Kathleen Musante

  • Professor Emeritus

Kathleen Musante is a cultural anthropologist whose main research interests are in medical anthropology and the anthropology of food and nutrition. She draws on perspectives from both bio-cultural anthropology and political economy. She has a secondary appointment in the Department of Behavioral and Community Health Sciences in the Graduate School of Public Health, and currently serves as the Director of the Center for Latin American Studies.

In particular she has interests in the health and nutrition impacts of economic and agricultural development policies in Latin America; child survival and adult health in developing countries; nutrition and health of older adults and youth in rural settings in the United States; and health decision making in pluralistic settings. She is a qualitative methodologist and a specialist in the use of participant observation in ethnographic research.

She has carried out research in Mexico, Honduras, Brazil, Ecuador, and Kentucky.

Research Description

Her current research examines the health and nutrition of indigenous peoples of the Ecuadorian Amazon, and the impact of 20 years of income generating projects for women on the social power of women and the welfare of their children in Manabí Province, Ecuador.



Anthropology of Food

Undergraduate Seminar. This course will examine the social ecology of human nutrition. It will apply the concepts and principles of anthropology to the study of human diet and nutrition. Discussions will focus on the origins of the human diet; human dietary adaptation to diverse ecological and technological situations; behavioral and ecological factors that influence diet in technologically simple, modernizing and contemporary societies; and social/cultural meanings and implications of food behaviors.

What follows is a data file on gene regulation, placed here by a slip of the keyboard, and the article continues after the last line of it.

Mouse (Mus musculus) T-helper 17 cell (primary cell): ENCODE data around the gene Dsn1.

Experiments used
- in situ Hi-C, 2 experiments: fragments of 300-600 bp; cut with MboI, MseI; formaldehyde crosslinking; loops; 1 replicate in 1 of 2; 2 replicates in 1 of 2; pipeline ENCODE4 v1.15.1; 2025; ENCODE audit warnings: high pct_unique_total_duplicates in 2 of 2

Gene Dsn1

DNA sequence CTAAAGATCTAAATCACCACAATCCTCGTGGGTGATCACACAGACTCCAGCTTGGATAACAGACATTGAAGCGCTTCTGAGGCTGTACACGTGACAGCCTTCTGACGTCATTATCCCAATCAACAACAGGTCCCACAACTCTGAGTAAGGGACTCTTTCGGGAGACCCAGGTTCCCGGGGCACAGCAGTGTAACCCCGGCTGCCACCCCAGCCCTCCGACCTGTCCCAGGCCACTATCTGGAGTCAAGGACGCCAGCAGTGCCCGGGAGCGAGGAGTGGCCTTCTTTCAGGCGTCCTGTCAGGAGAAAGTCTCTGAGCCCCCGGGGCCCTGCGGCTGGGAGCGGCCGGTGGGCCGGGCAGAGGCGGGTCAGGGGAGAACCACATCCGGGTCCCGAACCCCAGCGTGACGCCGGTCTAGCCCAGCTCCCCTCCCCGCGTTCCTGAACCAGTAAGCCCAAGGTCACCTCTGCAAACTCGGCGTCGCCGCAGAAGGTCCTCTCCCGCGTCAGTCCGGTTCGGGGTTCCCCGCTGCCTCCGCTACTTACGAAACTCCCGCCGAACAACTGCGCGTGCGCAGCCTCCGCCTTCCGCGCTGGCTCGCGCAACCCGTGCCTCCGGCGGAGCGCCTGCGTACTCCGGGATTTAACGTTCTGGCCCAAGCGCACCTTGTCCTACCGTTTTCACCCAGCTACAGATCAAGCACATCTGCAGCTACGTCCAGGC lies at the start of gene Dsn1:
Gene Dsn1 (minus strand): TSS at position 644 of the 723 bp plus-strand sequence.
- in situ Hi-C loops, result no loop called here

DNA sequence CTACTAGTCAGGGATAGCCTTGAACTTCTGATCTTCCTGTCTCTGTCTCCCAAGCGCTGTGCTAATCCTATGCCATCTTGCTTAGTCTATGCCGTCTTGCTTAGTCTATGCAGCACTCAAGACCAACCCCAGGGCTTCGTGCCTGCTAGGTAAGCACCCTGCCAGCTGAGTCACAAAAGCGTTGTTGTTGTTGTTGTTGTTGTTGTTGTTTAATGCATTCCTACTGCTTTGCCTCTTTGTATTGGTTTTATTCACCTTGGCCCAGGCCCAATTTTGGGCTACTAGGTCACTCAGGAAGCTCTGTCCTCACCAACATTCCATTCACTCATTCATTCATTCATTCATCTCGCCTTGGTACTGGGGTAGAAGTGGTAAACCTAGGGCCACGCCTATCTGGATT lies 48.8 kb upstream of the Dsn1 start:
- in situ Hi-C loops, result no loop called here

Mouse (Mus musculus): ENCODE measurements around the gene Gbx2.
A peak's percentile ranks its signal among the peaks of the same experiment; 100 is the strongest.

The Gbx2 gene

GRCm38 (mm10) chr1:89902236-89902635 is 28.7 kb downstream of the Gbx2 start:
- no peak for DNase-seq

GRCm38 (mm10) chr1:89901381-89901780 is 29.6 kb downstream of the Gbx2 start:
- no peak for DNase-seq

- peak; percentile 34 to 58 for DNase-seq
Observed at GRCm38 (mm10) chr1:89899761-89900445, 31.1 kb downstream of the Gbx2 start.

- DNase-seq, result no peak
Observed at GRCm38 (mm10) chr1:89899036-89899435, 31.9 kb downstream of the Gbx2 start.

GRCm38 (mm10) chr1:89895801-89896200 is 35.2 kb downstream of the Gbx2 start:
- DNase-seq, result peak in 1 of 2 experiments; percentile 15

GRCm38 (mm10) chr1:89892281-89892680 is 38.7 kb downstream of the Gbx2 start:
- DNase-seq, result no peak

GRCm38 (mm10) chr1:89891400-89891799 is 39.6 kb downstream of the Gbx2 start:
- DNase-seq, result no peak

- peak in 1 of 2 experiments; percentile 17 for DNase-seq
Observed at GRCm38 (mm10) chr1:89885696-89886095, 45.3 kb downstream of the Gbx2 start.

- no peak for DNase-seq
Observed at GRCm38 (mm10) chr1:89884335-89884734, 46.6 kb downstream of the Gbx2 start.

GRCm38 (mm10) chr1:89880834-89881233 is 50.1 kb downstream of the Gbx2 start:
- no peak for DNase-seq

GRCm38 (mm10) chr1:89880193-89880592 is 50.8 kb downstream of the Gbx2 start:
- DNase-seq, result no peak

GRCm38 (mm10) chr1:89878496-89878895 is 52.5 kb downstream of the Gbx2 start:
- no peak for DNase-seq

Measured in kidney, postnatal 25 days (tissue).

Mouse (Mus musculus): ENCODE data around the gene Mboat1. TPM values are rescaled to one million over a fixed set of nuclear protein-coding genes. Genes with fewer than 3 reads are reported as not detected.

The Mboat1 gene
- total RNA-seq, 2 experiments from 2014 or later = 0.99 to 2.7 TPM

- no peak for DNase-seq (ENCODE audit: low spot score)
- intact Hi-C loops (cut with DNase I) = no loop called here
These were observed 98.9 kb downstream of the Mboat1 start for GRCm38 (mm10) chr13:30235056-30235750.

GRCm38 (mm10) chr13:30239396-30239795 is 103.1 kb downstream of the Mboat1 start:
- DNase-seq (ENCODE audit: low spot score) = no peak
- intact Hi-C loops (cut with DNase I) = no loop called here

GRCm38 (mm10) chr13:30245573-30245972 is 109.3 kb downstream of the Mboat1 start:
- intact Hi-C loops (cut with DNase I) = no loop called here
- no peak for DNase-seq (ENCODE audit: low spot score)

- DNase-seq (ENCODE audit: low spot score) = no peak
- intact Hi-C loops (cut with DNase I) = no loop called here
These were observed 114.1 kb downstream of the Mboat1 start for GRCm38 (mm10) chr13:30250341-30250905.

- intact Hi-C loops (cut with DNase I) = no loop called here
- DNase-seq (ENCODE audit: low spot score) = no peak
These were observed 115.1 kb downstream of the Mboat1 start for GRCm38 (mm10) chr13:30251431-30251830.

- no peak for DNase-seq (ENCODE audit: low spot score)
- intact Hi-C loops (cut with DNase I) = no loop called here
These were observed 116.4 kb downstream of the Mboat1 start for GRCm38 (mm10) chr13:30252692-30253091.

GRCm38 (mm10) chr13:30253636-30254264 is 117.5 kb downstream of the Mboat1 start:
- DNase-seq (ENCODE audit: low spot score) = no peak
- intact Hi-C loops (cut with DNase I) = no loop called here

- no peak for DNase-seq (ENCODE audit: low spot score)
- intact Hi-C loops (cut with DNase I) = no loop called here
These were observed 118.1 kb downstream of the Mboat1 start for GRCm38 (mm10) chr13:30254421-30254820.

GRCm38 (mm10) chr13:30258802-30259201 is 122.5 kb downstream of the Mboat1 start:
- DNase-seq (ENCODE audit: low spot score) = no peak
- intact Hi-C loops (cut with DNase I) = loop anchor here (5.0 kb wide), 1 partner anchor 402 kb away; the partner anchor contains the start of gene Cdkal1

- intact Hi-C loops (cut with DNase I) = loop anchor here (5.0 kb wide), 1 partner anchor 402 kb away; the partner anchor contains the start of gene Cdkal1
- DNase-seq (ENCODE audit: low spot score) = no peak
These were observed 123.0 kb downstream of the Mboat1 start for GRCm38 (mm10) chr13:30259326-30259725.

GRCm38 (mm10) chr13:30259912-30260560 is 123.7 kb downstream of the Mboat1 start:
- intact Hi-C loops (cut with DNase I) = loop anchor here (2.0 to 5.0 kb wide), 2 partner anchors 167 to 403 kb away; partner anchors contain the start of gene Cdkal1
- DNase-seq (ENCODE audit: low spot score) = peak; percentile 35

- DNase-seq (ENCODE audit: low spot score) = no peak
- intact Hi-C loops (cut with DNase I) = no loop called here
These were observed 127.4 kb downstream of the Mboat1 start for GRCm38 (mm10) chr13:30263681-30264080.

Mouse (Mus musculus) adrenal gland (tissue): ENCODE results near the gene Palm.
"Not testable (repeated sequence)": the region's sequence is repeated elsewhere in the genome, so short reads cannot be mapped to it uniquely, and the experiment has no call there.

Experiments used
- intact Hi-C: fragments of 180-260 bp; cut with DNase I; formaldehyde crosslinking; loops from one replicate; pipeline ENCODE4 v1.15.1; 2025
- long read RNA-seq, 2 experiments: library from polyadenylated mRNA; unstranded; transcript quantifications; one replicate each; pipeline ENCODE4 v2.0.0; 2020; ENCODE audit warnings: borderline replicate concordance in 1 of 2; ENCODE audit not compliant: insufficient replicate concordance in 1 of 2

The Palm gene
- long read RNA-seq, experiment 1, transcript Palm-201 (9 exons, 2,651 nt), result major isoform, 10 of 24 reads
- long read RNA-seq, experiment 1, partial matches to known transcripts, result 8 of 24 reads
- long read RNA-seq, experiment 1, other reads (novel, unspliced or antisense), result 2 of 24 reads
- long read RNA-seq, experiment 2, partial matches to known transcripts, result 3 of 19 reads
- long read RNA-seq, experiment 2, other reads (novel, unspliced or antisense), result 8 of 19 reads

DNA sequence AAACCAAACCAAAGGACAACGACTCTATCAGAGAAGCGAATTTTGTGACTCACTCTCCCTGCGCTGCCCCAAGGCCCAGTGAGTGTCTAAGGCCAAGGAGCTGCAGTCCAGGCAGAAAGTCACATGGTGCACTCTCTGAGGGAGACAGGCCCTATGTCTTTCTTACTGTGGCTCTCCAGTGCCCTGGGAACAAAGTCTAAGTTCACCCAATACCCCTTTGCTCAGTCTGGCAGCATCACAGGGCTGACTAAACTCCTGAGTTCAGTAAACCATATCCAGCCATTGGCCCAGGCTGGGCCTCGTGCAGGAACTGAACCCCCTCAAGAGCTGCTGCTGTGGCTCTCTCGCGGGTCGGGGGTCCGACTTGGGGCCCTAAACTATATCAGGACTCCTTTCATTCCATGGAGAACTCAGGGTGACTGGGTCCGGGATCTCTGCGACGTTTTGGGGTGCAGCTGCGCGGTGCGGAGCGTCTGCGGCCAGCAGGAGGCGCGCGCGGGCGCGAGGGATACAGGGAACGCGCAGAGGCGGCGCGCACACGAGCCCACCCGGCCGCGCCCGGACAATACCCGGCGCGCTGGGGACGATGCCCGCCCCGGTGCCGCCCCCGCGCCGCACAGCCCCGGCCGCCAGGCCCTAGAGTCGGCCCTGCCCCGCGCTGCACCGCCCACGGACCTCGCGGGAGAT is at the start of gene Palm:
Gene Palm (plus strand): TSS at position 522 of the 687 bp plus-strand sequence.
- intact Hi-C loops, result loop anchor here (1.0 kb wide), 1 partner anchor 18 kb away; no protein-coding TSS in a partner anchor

Medical Anthropology 2

This course offers a survey of selected topics in contemporary medical anthropology. Topics to be covered may include cross-cultural and biocultural approaches to the study of sickness and healing, critical approaches to the study of biomedicine, interpretive approaches to ethnomedical systems, meaning-centered approaches to understanding the experience of suffering and pain, and the social construction of illness and healing. Special topics investigated include the anthropology of the body and sexuality, and physician-patient communication. Other topics can be added in accordance with student interests.